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    1. Henrietta, you're so right! There are tons of options out there and I think that it can sometimes be overwhelming. I know for some people it's scary not to have 60 gallons of hot water just waiting for them. We found another small problem that was affecting the water temperature (our main gas valve wasn't turned on all the way) and once it was fixed our showers have been awesome! (There have been some burnt dinners...but everything is back on course!)

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  2. Hey there! I too live in Cuenca -- transplanted from the USA. I found your blog while trying to do some research on my calefon. Because grrr. I have three dials: invierno or verano; gas, min to max; and water, min to max. As far as I can tell, both the seasonal and gas settings factor into temp control -- eg winter gives warmer water than summer and more gas also means more heat.. I just had to change the regulator head for my water-side hose and then consequently had to up my gas. Reading today about a fancy new water-saving shower head, I was disenchanted because my calefon only works if a sufficient amount of water is being pulled by the tap. Ding ding! is that what the water control does? I thought it controlled how much water it would heat. Do you have any idea? I didn't see all that hullabaloo on your calefon photos. I appreciate it!

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    1. Well, Meggan, I'm a year late in answering and you've probably figured it all out by now. I've seen many different set ups for calefons and none are the same. The locals assume that we know how to use it. I would guess that the water control manages the flow of water entering the calefon. Your water pressure will be regulated by how your building is set up. Some just run off of gravity, which makes getting a decent shower a challenge, especially if anyone else is using the water. We have two large water pumps in the basement, but the pressure still isn't completely reliable. Hope you've found a solution! Sorry I'm so late in getting back to you!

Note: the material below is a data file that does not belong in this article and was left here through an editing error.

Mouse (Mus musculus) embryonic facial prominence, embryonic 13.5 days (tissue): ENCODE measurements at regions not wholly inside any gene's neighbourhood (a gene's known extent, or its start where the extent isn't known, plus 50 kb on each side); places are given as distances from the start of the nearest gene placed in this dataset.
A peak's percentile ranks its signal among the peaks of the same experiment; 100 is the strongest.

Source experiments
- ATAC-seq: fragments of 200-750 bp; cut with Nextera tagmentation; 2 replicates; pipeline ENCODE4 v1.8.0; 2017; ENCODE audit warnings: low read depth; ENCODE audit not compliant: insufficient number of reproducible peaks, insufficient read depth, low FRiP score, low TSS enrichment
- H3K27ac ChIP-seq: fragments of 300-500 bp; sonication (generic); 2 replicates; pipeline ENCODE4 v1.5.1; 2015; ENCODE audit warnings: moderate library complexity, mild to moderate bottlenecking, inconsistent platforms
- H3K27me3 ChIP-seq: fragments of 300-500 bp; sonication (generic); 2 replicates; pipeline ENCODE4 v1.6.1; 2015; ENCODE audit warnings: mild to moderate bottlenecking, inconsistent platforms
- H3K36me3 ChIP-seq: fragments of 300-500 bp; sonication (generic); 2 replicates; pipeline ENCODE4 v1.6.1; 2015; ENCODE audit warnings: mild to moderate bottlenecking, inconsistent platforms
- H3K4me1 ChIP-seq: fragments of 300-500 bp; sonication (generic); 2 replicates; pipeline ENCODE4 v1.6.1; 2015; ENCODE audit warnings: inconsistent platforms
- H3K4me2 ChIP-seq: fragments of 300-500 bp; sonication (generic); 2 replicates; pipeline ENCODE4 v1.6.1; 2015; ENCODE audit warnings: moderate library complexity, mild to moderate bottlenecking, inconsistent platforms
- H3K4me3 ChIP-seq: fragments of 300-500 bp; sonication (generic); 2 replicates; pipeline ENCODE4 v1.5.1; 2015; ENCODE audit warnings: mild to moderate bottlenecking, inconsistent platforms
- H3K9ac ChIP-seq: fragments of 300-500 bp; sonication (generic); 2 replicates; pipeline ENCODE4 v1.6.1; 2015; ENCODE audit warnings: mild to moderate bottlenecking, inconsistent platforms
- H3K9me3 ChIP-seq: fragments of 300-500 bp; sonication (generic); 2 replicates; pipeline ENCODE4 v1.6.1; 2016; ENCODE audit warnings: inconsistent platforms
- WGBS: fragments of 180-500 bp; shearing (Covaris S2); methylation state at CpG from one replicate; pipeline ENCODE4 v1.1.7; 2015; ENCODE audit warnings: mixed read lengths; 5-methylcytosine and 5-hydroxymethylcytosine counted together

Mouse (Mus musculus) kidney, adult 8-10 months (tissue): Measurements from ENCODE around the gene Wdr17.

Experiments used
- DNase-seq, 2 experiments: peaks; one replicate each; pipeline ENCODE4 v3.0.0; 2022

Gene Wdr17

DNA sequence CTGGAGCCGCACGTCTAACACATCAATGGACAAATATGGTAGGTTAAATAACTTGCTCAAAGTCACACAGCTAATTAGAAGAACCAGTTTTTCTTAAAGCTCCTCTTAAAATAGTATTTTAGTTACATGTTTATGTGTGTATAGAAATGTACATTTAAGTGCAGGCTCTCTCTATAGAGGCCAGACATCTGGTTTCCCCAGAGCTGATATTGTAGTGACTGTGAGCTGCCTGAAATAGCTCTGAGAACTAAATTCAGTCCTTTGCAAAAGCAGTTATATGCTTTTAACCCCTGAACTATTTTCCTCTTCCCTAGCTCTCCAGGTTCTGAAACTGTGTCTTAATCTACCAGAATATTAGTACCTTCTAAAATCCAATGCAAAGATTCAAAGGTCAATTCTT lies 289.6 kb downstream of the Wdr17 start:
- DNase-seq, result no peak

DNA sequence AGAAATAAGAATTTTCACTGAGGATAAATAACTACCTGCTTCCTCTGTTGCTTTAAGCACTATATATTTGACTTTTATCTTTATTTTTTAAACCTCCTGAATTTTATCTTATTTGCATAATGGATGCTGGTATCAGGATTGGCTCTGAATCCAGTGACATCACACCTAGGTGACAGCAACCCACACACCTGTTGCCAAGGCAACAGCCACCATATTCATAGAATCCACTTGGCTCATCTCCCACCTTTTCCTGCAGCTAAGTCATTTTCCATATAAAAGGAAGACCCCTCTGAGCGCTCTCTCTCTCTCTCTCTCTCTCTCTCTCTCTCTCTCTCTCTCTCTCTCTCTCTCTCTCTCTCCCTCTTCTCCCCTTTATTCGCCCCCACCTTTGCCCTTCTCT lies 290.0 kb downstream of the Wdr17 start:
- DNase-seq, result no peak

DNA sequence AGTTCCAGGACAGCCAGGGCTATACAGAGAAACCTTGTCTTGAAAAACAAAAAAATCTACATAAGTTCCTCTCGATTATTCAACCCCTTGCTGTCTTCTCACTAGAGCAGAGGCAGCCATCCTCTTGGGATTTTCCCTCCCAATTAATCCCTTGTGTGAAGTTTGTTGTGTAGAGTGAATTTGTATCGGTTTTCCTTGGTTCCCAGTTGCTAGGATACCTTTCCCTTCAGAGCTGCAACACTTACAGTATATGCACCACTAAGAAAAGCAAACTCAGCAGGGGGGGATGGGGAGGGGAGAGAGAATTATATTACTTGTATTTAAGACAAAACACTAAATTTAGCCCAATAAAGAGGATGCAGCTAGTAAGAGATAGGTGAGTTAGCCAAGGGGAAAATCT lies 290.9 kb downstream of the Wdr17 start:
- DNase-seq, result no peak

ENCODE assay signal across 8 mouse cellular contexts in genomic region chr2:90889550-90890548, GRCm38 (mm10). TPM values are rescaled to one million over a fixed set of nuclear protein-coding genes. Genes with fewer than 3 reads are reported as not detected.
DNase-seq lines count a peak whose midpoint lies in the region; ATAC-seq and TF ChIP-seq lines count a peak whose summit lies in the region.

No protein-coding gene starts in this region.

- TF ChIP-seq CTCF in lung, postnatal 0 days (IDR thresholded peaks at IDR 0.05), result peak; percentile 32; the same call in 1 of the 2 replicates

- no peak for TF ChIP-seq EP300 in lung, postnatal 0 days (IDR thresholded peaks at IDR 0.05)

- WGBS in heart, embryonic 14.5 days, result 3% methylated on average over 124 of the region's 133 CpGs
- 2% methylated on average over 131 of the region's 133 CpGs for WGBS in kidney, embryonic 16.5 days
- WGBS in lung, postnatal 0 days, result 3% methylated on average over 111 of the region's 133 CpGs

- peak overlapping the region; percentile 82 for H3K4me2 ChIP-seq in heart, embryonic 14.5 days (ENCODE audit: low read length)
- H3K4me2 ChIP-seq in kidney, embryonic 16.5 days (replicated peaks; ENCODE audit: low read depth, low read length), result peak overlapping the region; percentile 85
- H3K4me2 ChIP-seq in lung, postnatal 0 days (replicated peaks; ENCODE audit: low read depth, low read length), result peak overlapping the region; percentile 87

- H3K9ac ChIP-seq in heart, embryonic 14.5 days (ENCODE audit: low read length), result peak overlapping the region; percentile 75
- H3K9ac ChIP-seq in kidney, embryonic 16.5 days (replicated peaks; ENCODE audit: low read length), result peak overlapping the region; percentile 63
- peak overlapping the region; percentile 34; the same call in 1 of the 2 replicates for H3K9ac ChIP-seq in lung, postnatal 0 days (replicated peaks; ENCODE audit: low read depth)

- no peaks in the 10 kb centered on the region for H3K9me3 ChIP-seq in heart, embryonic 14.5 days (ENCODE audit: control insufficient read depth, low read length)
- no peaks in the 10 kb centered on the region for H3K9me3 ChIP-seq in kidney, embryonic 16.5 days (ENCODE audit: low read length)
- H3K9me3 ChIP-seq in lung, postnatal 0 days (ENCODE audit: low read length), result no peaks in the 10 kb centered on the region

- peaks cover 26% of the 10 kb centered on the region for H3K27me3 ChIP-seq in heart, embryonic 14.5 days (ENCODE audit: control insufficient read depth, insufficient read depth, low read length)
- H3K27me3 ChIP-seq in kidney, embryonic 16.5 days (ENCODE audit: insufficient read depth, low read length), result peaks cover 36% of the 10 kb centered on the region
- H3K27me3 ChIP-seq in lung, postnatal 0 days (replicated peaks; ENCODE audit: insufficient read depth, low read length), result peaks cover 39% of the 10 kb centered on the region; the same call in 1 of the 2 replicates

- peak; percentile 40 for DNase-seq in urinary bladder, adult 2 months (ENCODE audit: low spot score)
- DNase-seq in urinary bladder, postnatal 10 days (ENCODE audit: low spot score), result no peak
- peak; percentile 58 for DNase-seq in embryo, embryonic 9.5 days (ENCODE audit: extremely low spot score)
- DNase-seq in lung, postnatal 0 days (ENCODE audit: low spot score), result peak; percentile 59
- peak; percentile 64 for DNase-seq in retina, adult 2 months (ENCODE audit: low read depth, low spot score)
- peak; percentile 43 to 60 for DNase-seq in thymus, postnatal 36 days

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  3. We made the switch to the tankless water heater and could not be happier. The first thing is your water bill is going to drop tremendously because you only heat water you use. The added space allows you to place the heater in a closet or even under the sink. Our system runs less too, meaning less repairs in the end.

    Andy Jones @ AQS Comfort

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    1. Glad you're happy with your heater. We're fairly happy with ours as well, even though the water pressure in the building can affect my shower. We're thinking that it's almost time for a maintenance check on the calefon, but will do a bit of research before we proceed.

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  4. I do not know that much about water heaters so this was truly interesting to read. I did not think I would want to learn about this but I guess I just did not know that they worked that way. It is funny what we will buy and we have not clue how it is made or have it works.

    Ambrose @ Brown & Reaves Services, Inc.

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    1. Glad the post was of some help. For the most part, we're very pleased with the calefon and would likely consider it for a house in North America. Let us know how you get on with your selection.

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  5. That article solved me a problem which I had been facing since 1 week. Thanks for sharing the article.

    Heating and Cooling Woodbridge